How to Get Rid of  Hyperpigmentation?

How to Get Rid of Hyperpigmentation?

Is your melanin level too high? Or does your skin look darker than your original shade? 
This is probably due to hyperpigmentation. They are characterized by darker or uneven skin patches that result from an excess of melanin, AKA the natural pigment of your skin. Read on to learn more about hyperpigmentation.

Understanding Melanin (and Its Mischief)

Melanin is a component of skin pigment which protects your cells from sun damage and fights reactive oxygen species. The body responds to an increase in sunlight with more cells (called melanocytes) over-producing melanin. In layman's terms, the more melanin you make, the darker and paler your skin becomes.

Top Causes of Hyperpigmentation

  • Sun damage: This is the most common cause. The moment you expose yourself towards the sun, melanin is all to set double itself, resulting in dark spots, sun spots, and uneven pigmentation.
  • Hormonal changes: Hormonal changes due to pregnancy or other reasons can cause melasma, a kind of hyperpigmentation that frequently develops on the face in symmetrical areas.
  • PIH: Acne scars, wounds, and burns can all result in post-inflammatory hyperpigmentation (PIH), particularly in darker skin tones.
  • Certain medications: Even this might cause an increase in melanin production as a side effect.

Different Types of Hyperpigmentation (Knowing Your Foe)

Hyperpigmentation is just an umbrella term. Thus it comes in various forms, each with its one-of-a-kind characteristics:

  • Melasma: Also known as chloasma, They take the form of brown or tan patches on the face, which can be seen on the cheeks, the forehead, and the upper lip.
  • Sunspots: These are irregular discoloured lesions that are usually seen on chronically sun-exposed areas such as back skin, shoulder, arms, and legs. They usually show up in places due to the scorching heat of the sun, such as the face, the hand, and the shoulder, for example.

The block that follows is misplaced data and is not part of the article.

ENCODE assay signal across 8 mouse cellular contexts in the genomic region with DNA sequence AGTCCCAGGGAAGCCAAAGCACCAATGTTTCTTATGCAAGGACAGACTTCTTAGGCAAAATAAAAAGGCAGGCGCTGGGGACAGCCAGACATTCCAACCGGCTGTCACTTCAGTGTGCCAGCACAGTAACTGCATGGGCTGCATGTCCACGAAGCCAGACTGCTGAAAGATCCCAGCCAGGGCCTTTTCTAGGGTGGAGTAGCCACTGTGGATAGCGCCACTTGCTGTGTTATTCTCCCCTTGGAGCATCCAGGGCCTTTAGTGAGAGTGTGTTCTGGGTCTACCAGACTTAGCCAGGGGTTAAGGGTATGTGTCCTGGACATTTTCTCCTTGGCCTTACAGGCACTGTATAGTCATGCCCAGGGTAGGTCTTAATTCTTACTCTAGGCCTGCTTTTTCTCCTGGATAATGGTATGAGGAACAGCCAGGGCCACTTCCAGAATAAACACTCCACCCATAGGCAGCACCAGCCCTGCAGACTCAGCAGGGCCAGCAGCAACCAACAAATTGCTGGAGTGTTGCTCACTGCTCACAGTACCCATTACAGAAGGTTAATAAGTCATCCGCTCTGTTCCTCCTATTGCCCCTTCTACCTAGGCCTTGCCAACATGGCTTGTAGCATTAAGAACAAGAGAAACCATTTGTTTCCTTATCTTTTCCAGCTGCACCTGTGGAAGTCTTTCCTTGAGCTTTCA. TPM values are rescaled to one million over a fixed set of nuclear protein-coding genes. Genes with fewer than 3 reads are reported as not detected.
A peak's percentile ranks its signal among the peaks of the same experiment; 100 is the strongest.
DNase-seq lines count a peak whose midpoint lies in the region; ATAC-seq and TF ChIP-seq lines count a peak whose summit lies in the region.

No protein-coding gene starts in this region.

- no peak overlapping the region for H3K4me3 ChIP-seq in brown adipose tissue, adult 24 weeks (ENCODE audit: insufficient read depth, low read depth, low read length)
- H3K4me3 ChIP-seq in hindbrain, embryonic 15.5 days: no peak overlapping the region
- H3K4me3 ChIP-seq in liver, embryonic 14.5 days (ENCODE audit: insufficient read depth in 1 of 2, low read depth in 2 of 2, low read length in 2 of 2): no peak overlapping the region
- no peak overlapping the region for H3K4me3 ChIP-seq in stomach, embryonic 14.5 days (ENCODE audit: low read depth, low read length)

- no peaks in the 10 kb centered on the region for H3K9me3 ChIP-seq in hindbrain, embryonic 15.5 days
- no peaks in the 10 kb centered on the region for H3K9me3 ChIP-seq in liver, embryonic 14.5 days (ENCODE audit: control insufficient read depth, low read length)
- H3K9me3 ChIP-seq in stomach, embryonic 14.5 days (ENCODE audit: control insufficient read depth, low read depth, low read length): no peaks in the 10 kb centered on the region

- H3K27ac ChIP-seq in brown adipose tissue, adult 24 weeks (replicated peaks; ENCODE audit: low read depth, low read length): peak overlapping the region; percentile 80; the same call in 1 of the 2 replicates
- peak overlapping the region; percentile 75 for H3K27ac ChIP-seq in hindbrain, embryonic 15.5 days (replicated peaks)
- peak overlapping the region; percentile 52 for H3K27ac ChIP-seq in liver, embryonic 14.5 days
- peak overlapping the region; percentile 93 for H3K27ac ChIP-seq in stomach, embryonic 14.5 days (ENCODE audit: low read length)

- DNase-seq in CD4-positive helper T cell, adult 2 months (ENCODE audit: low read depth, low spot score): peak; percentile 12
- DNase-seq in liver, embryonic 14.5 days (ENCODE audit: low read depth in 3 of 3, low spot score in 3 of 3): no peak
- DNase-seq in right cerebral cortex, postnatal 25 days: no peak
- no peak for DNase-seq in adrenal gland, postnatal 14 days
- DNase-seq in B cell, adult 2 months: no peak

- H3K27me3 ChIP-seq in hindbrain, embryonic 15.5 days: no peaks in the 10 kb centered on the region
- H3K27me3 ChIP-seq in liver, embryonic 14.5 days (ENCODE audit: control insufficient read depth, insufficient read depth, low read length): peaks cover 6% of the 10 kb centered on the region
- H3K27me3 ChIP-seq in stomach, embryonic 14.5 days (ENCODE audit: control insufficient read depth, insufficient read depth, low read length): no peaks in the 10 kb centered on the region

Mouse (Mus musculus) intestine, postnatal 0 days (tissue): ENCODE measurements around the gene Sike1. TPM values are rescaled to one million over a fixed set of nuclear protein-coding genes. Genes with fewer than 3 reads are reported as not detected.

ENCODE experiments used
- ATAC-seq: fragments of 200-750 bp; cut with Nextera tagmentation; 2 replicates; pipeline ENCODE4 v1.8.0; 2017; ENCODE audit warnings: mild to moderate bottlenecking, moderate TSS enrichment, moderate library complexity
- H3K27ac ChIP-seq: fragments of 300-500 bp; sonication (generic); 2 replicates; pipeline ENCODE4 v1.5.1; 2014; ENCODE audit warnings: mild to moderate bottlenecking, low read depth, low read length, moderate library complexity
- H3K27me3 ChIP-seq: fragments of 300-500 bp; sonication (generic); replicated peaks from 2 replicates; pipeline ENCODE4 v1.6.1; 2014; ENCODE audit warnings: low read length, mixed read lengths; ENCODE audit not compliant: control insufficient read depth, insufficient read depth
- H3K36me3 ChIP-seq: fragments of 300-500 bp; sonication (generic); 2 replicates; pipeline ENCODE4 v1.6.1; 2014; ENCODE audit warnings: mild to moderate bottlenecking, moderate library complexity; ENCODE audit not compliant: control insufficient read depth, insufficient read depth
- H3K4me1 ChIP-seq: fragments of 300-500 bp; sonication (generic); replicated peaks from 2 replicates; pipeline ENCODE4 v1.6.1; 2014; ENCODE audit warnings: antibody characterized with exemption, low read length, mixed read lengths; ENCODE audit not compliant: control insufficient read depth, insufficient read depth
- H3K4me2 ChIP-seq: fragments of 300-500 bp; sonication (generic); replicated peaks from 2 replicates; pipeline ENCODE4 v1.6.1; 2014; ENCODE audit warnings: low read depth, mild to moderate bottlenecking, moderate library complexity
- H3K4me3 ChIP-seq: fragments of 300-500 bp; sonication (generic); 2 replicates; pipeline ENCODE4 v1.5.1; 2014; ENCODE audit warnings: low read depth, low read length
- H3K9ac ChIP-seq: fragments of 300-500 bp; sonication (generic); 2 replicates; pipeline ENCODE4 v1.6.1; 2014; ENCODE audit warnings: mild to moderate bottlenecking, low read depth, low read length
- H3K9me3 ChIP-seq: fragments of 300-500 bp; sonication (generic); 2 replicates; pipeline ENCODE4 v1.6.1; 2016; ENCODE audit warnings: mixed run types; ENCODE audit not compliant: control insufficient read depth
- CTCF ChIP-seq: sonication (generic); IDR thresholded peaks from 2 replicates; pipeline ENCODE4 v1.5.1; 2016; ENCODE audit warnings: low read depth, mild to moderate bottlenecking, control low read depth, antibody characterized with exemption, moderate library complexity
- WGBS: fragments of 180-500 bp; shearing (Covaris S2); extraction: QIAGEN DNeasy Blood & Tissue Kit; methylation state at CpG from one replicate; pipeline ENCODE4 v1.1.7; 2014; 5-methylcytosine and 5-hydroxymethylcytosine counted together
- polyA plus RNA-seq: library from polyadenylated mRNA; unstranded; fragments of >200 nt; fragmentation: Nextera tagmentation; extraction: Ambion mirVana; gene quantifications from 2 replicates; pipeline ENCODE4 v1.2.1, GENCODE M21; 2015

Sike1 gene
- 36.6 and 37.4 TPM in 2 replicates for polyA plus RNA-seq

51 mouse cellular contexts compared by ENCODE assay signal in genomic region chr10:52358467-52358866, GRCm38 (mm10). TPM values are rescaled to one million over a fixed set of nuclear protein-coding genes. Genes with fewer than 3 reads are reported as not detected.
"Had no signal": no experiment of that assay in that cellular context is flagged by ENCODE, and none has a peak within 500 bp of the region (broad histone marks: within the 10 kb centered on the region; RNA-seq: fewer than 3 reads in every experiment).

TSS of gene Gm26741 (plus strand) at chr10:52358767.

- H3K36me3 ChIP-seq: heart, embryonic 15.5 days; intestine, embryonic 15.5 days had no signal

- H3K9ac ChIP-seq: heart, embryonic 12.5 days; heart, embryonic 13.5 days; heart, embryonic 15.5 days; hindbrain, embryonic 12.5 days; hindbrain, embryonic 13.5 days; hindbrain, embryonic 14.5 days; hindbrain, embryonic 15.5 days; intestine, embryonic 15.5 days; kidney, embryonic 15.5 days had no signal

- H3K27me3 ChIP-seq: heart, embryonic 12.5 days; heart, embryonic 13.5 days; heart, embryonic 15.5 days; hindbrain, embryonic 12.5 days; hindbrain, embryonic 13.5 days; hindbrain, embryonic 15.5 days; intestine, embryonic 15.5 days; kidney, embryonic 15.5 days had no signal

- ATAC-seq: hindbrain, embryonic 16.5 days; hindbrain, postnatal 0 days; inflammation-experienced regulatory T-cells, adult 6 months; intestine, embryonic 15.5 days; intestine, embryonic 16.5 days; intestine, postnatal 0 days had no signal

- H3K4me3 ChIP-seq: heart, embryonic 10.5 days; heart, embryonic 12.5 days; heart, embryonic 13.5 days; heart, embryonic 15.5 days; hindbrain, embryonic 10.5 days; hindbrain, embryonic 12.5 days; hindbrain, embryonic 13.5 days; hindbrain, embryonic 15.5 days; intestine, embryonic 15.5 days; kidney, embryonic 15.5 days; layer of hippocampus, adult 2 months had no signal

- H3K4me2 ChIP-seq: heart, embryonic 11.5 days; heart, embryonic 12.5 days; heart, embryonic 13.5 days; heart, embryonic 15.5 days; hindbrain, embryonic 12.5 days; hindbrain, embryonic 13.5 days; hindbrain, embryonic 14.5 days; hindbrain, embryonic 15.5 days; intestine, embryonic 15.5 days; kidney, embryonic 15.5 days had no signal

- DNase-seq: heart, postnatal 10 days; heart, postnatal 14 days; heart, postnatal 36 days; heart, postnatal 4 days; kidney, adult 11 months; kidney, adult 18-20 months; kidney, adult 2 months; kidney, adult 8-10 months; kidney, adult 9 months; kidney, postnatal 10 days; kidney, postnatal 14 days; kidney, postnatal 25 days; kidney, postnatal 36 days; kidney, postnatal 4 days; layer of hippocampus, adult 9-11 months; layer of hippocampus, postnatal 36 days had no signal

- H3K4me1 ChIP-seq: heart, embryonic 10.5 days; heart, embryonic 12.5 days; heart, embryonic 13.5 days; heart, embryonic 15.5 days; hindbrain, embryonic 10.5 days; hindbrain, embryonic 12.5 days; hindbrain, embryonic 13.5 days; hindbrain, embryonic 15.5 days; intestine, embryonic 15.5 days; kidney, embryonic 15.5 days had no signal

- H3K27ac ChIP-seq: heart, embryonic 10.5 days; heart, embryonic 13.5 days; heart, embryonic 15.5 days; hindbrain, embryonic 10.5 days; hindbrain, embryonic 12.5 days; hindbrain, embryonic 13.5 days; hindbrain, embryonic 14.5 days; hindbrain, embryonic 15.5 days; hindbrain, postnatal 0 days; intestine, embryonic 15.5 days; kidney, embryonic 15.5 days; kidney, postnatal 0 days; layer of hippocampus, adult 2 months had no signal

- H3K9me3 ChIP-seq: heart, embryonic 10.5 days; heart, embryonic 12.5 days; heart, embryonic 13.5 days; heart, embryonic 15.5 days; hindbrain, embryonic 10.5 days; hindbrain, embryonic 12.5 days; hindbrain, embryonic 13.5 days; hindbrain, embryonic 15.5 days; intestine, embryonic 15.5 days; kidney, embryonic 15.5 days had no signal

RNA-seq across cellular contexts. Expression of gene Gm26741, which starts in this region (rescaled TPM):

• Post-inflammatory hyperpigmentation (PIH): This occurs after the skin gets damaged, leaving behind the black patch that once covered the injury. Darker-skinned people experience this frequently.
  • Freckles: This is a kind of variation where individual spots look like freckles and are reddish-brown. 

How to Treat Hyperpigmentation?

The good news? Hyperpigmentation can be treated. Here's a breakdown of various approaches:

  • Sun Protection is Key: This is the no.1 rule to rule out progress under additional hyperpigmentation. Use a broad-spectrum sunscreen with an SPF of at least 30 or above. Pro tip: look for non-comedogenic sunscreens because the last thing you want is pores getting blocked and sun tanning, which results in hyperpigmentation. 

  • Collagen Supplements: Collagen supplements help in reducing hyperpigmentation as it provides structure and strength to the skin. It also helps in repairing the damaged skin cells. Moreover, it protects the skin from oxidative free radicals present in the environment, thereby helping in reduction of melanin in the skin.